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J Neurobiol. 1999 Apr;39(1):14-28.

Changes in adult zebra finch song require a forebrain nucleus that is not necessary for song production.

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Department of Biology, Williams College, Williamstown, Massachusetts 01267, USA.


Male zebra finches normally crystallize song at approximately 90 days and do not show vocal plasticity as adults. However, changes to adult song do occur after unilateral tracheosyringeal (ts) nerve injury, which denervates one side of the vocal organ. We examined the effect of placing bilateral lesions in LMAN (a nucleus required for song development but not for song maintenance in adults) upon the song plasticity that is induced by ts nerve injury in adults. The songs of birds that received bilateral lesions within LMAN followed by right ts nerve injury silenced, on average, 0.25 syllables, and added 0.125 syllables (for an average turnover of 0.375 syllables), and changed neither the frequency with which individual syllables occurred within songs nor the motif types they used most often. In contrast, the songs of birds that received sham lesions followed by ts nerve injury lost, on average, 1.625 syllables, silenced 0.125 syllables, and added 0.75 syllables, turning over an average of 2.5 syllables. They also significantly changed both the frequency with which individual syllables were included in songs and the motif variants used. Thus, song plasticity induced in adult zebra finches with crystallized songs requires the presence of LMAN, a nucleus which had been thought to play a role in vocal production only during song learning. Although the changes to adult songs induced by nerve transection are more limited than those that arise during song development, the same circuitry appears to underlie both types of plasticity.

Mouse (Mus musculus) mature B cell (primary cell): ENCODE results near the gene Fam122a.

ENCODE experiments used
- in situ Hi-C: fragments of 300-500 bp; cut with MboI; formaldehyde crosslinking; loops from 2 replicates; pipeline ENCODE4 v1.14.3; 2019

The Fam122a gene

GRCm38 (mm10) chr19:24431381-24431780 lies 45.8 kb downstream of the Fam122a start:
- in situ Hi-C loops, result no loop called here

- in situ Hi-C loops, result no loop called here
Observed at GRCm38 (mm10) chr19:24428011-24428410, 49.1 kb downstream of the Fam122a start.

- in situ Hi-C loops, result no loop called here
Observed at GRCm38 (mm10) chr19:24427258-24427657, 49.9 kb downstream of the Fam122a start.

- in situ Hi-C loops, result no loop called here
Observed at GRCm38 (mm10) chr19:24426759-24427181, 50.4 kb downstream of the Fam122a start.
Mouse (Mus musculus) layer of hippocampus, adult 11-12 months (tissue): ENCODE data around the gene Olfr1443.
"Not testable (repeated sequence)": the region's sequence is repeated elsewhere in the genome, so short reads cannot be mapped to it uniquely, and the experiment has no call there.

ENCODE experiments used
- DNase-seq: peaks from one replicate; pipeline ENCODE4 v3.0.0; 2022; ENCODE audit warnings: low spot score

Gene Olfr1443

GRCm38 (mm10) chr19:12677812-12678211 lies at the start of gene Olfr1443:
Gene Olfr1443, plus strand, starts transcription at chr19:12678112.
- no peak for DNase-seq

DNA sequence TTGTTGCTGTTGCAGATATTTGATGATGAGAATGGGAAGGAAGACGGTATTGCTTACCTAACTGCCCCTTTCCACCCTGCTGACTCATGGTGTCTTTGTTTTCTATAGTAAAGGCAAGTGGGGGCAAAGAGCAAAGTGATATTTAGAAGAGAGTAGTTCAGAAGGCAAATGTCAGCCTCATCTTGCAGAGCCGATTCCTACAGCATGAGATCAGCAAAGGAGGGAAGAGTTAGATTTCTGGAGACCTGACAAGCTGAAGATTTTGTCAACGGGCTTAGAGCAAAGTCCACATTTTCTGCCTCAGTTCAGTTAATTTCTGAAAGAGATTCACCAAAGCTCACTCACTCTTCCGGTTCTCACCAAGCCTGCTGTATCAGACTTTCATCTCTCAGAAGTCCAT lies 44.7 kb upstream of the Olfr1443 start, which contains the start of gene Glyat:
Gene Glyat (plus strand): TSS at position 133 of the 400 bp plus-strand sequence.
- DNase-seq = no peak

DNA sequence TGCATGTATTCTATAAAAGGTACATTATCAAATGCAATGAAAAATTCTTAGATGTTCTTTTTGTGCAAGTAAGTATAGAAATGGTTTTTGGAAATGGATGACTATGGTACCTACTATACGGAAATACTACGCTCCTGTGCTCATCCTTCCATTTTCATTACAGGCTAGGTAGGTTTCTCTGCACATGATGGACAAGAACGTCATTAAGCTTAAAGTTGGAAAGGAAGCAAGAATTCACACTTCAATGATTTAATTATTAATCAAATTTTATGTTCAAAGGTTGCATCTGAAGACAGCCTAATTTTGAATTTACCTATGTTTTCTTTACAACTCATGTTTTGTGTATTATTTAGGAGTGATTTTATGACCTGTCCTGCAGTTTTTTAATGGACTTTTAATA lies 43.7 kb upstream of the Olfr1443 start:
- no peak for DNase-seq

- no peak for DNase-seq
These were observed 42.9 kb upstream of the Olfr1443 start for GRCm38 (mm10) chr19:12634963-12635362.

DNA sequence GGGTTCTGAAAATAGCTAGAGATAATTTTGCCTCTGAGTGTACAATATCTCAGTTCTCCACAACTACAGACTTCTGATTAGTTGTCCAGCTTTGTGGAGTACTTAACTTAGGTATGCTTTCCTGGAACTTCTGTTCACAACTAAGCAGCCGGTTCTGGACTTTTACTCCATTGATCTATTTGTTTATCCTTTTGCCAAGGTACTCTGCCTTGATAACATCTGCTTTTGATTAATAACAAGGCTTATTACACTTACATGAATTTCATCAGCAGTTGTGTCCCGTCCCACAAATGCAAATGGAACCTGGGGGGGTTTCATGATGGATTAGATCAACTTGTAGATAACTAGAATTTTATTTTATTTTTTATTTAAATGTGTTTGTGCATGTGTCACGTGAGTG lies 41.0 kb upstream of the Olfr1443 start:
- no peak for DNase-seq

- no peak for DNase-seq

[Indexed for MEDLINE]

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